20:56:00nsh:well, people have a hard time wanting things of which they can't conceive
20:56:07nsh:but even still, very useful
21:00:00bramm:I'm hazy on what the problem is with transaction malleability. As long as a double-spend is prevented, where's the problem?
21:01:22lechuga_:crappy impls get confused
21:01:37bramm:Define 'crappy' and 'confused'
21:01:38lechuga_:is my observation
21:01:56bramm:I mean, as long as it's clear which utxo is used...
21:02:15lechuga_:so i guess the gox exampel is a good one
21:02:42lechuga_:iirc they had an api endpoint which would show u 'stuck' txs
21:02:53bramm:I heard something about malleability in regards to gox, which might have been complete bullshit
21:03:01bramm:What is a 'stuck' transaction?
21:03:17lechuga_:not accepted by the network
21:03:23kanzure:mtgox could have easily been using txid as an id, but whether or not this caused mtgox's demise is another matter
21:03:28lechuga_:im really hazy as to what the root issue was
21:03:40lechuga_:in nay case someone observed what the issue was
21:03:40andytoshi:lechuga_: the gox story was bullshit, but i have a writeup from when we believed it was true..
21:03:53andytoshi:lechuga_: https://download.wpsoftware.net/bitcoin/malleability-faq.pdf
21:04:05lechuga_:and recreated tha txs such that they were now relayble but had different hashes
21:04:21lechuga_:and presumably peopel were already refunded for their 'stuck' txs
21:04:23kanzure:bramm: one of the biggest problems with transaction malleability is that most bitcoin implementations (all of them) do not automatically re-create transactions that have become invalidated by a mutated transaction
21:04:24lechuga_:and now got double-paid out
21:04:46lechuga_:andytoshi: nice thx
21:05:29kanzure:any accepted mutant transaction will invalidate any other transactions that relied on the previous txid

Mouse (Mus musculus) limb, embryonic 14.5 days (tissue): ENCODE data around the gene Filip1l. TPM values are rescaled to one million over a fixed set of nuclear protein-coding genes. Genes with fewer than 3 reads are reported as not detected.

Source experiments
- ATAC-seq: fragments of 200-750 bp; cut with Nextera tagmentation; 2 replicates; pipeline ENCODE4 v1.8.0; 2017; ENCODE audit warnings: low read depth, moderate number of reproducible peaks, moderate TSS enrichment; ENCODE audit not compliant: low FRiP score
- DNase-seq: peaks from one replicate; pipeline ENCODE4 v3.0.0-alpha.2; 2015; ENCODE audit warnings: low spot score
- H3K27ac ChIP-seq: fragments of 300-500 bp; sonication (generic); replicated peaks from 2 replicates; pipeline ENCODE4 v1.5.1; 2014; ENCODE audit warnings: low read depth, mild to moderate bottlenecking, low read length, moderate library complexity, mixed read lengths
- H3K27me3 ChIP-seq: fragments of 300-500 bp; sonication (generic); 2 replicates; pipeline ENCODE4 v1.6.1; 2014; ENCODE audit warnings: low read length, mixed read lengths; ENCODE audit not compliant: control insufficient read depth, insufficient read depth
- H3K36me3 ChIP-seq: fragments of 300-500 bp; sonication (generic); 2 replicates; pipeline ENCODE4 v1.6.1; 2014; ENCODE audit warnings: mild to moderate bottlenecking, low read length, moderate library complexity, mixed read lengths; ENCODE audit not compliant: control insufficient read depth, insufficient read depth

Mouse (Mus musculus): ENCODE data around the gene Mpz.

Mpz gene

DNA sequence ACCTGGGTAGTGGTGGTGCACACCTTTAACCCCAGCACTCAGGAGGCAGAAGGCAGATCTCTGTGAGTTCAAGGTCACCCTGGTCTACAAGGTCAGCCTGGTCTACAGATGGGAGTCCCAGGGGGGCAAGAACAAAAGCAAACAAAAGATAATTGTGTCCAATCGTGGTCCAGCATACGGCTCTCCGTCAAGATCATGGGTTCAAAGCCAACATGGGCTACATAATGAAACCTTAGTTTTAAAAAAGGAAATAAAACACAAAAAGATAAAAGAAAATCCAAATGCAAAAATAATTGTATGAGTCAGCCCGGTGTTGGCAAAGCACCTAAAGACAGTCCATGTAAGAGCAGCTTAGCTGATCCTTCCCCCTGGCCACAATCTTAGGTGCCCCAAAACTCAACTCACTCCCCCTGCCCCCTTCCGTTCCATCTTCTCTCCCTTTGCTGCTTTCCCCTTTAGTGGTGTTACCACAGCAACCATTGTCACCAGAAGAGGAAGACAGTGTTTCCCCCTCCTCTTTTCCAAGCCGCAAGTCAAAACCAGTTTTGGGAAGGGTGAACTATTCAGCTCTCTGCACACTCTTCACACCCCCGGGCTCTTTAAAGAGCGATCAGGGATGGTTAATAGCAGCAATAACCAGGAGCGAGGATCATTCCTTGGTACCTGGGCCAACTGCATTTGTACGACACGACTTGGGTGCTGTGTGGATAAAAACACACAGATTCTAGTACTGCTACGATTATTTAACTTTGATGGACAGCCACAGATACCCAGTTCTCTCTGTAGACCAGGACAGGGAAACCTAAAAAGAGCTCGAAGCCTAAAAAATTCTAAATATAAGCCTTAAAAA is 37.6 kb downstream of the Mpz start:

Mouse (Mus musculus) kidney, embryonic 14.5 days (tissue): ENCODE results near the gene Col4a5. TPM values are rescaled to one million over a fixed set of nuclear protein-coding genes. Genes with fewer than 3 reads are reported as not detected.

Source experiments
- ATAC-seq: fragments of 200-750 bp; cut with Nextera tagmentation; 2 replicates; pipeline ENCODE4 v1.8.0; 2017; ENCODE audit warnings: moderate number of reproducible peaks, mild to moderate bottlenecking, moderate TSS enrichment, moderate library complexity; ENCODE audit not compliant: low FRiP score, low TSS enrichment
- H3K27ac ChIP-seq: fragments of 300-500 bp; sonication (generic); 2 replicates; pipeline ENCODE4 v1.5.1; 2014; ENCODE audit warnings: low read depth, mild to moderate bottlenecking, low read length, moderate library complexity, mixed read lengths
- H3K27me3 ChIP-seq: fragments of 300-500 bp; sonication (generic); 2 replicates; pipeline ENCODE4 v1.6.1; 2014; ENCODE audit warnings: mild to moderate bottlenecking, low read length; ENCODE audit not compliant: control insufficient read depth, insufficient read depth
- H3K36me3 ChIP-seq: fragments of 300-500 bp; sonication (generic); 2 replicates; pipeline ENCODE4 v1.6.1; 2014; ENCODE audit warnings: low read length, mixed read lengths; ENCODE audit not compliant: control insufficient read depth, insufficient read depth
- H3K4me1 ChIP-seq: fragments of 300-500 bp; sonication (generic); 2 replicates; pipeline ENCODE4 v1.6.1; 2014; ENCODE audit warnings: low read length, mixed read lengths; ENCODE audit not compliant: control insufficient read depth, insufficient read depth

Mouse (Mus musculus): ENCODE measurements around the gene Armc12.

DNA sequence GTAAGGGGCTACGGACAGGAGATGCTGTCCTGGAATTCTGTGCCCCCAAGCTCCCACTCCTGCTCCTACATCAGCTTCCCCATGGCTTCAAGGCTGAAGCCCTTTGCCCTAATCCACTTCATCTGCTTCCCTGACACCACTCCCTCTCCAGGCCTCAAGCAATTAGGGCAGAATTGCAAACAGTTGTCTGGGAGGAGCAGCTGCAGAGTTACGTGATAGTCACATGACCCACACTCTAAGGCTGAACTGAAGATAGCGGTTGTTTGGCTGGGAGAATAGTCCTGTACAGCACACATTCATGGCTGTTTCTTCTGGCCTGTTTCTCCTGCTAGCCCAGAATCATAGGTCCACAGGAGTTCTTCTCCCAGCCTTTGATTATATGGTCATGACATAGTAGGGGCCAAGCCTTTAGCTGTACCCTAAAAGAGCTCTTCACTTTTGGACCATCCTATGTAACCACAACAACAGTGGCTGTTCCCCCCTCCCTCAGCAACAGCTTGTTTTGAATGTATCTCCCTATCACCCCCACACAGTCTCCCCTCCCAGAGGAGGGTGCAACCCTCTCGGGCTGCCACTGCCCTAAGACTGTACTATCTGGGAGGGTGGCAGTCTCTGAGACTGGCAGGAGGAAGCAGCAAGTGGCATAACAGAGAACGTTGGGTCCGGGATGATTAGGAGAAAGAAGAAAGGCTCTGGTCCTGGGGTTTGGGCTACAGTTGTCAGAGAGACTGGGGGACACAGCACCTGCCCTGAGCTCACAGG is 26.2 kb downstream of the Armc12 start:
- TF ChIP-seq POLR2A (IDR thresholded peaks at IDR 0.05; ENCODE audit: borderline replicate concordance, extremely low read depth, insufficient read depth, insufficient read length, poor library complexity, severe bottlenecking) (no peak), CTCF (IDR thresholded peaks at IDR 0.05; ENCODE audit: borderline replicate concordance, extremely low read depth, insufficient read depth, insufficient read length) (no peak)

21:05:46lechuga_:right and that
21:05:47kanzure:(because transactions reference prior outputs by txid)
21:07:12bramm:kanzure, but doesn't that only apply if the history gets reworked?
21:07:27kanzure:there are also other weirdo philosophical issues like "if a transaction history tree is practically identical to a prior transaction history tree, but the first origin transaction now has an extra input or extra output, should all of the transactions further in the tree be considered different now?"
21:07:33bramm:gox most likely fell for the 'oops we accidentally your whole balance' attack
21:07:49kanzure:transaction malleability applies during reorgs and even prior to inclusion in a block
21:08:15jgarzik:gox blamed malleability. that claim is suspect.
21:08:24bramm:Well you probably shouldn't do transactions based on older transactions which aren't very deep
21:08:27kanzure:also, arguably malleability is not a protocol bug.
21:08:34lechuga_:yeah pls dont take my retelling of that story to imply it is factual
21:08:56kanzure:bramm: even the transactions you do on your own are malleable by others (even if they are not the signer)
21:09:12lechuga_:but it's an interesting example even if fictitious
21:09:20bramm:Okay, I've put the malleability FAQ on my list of shit to read
21:09:27bramm:kanzure, I can see how that's a problem, true
21:09:27kanzure:the only way to guarantee a transaction is never mutated is to never broadcast a transaction and never relay the transaction to anyone, ever
21:09:52bramm:I'm out for the day - going without my computer until this evening, laters everybody
21:10:48kanzure:* kanzure checks that kanzure is not full of crap, https://download.wpsoftware.net/bitcoin/malleability-faq.pdf
21:11:15kanzure:"Therefore, malleating a transaction cannot reroute funds or invalidate
21:11:24kanzure:er, they can certainly invalidate future transactions
21:11:42kanzure:or i should say, dependent-future transactions...
21:13:53andytoshi:kanzure: so, the surrounding context of that document was that i had been sleeping 3 hours a day for about ten days, ever since the gox claims came out, explaining this stuff on irc
21:14:29andytoshi:and there was the usual irc burnout, plus i was really angry at them, and some people i knew had been screwed, and things were really emotionally charged
21:14:39andytoshi:so correctness is not guaranteed :)
21:15:02andytoshi:but the specific claim "malleating a tx cannot invalidate it" is right, it can't invalidate the tx itself
21:15:27andytoshi:well, that's not quite true, with SIGHASH flags you can make a tx which can be broken after the fact..
21:15:37kanzure:hrmm the way that transaction chains are structured or the transaction tree or whatever is sorta unfortunate, but an alternative is not obvious
21:17:14kanzure:txin could reference a prior signaturehash instead of a prior txid?
21:17:55kanzure:oh, order of outputs can change hmm.
21:19:53kanzure:each output should be referenced by transaction signaturehash + output amount. nobody cares about the exact order...
21:20:32kanzure:oh.. that still doesn't work.